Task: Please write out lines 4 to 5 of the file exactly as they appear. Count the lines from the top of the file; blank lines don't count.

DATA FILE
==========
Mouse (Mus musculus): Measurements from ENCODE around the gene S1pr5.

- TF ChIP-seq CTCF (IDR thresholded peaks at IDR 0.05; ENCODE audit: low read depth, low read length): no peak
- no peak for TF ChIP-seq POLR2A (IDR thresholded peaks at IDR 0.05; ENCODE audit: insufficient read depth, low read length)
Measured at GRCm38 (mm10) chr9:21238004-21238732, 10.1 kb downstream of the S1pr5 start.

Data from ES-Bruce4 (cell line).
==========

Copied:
Measured at GRCm38 (mm10) chr9:21238004-21238732, 10.1 kb downstream of the S1pr5 start.

Data from ES-Bruce4 (cell line).